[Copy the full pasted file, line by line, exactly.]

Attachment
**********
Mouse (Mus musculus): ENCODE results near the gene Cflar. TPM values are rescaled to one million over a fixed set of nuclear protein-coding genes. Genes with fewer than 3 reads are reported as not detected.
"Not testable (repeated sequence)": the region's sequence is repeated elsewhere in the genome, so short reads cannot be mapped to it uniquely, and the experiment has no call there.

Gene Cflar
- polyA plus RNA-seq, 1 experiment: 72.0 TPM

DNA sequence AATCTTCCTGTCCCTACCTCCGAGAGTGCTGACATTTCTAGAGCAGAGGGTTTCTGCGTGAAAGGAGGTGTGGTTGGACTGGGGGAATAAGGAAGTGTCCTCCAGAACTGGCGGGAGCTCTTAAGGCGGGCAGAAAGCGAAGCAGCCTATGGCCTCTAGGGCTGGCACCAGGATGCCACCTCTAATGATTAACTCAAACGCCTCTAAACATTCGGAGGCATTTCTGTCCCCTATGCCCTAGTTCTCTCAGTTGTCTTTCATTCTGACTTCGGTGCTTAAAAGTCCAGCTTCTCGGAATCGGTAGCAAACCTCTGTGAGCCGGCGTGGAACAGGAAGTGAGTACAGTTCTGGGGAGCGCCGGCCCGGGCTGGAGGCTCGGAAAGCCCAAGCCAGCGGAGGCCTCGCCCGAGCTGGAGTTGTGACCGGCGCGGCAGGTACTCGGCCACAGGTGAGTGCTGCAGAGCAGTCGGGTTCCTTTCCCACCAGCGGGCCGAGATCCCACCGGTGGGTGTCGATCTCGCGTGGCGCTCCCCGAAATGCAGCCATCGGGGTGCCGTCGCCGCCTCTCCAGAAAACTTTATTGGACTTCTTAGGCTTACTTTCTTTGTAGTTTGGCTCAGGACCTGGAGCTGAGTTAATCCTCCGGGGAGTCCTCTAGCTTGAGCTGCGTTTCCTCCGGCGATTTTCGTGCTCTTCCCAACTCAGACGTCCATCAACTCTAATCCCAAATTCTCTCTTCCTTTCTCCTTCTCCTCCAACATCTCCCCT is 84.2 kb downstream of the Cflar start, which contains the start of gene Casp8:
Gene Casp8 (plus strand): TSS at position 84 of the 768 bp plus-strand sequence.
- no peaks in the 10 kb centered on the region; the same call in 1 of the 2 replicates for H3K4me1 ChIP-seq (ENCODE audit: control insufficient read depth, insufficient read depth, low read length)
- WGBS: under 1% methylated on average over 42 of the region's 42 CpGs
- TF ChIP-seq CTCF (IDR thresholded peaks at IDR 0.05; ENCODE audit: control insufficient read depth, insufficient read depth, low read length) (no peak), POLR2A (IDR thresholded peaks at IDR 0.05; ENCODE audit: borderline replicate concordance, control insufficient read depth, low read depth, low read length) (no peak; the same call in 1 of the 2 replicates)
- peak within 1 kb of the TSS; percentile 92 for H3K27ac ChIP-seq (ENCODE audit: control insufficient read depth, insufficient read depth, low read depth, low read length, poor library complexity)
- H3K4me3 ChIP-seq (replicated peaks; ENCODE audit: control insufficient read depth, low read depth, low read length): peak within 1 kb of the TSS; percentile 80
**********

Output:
Mouse (Mus musculus): ENCODE results near the gene Cflar. TPM values are rescaled to one million over a fixed set of nuclear protein-coding genes. Genes with fewer than 3 reads are reported as not detected.
"Not testable (repeated sequence)": the region's sequence is repeated elsewhere in the genome, so short reads cannot be mapped to it uniquely, and the experiment has no call there.

Gene Cflar
- polyA plus RNA-seq, 1 experiment: 72.0 TPM

DNA sequence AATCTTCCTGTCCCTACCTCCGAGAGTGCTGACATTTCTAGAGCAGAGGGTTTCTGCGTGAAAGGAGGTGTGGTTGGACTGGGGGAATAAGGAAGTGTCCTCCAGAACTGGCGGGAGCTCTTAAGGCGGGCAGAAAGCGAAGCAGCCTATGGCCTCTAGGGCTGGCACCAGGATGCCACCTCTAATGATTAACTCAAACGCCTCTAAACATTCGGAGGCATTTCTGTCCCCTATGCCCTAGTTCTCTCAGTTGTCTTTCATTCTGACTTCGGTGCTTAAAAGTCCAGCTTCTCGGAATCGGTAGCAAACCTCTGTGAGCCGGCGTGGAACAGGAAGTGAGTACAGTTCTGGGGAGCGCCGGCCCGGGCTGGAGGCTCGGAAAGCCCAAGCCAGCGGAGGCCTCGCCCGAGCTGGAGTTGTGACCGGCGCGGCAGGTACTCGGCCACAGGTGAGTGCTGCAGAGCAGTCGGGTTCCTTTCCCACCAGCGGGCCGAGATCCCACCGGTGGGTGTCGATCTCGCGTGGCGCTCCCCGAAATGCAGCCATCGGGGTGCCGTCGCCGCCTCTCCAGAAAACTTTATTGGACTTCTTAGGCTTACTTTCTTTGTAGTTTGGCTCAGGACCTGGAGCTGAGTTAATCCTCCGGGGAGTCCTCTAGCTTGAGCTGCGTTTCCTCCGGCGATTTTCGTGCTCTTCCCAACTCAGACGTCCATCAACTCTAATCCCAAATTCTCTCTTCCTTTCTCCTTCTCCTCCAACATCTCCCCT is 84.2 kb downstream of the Cflar start, which contains the start of gene Casp8:
Gene Casp8 (plus strand): TSS at position 84 of the 768 bp plus-strand sequence.
- no peaks in the 10 kb centered on the region; the same call in 1 of the 2 replicates for H3K4me1 ChIP-seq (ENCODE audit: control insufficient read depth, insufficient read depth, low read length)
- WGBS: under 1% methylated on average over 42 of the region's 42 CpGs
- TF ChIP-seq CTCF (IDR thresholded peaks at IDR 0.05; ENCODE audit: control insufficient read depth, insufficient read depth, low read length) (no peak), POLR2A (IDR thresholded peaks at IDR 0.05; ENCODE audit: borderline replicate concordance, control insufficient read depth, low read depth, low read length) (no peak; the same call in 1 of the 2 replicates)
- peak within 1 kb of the TSS; percentile 92 for H3K27ac ChIP-seq (ENCODE audit: control insufficient read depth, insufficient read depth, low read depth, low read length, poor library complexity)
- H3K4me3 ChIP-seq (replicated peaks; ENCODE audit: control insufficient read depth, low read depth, low read length): peak within 1 kb of the TSS; percentile 80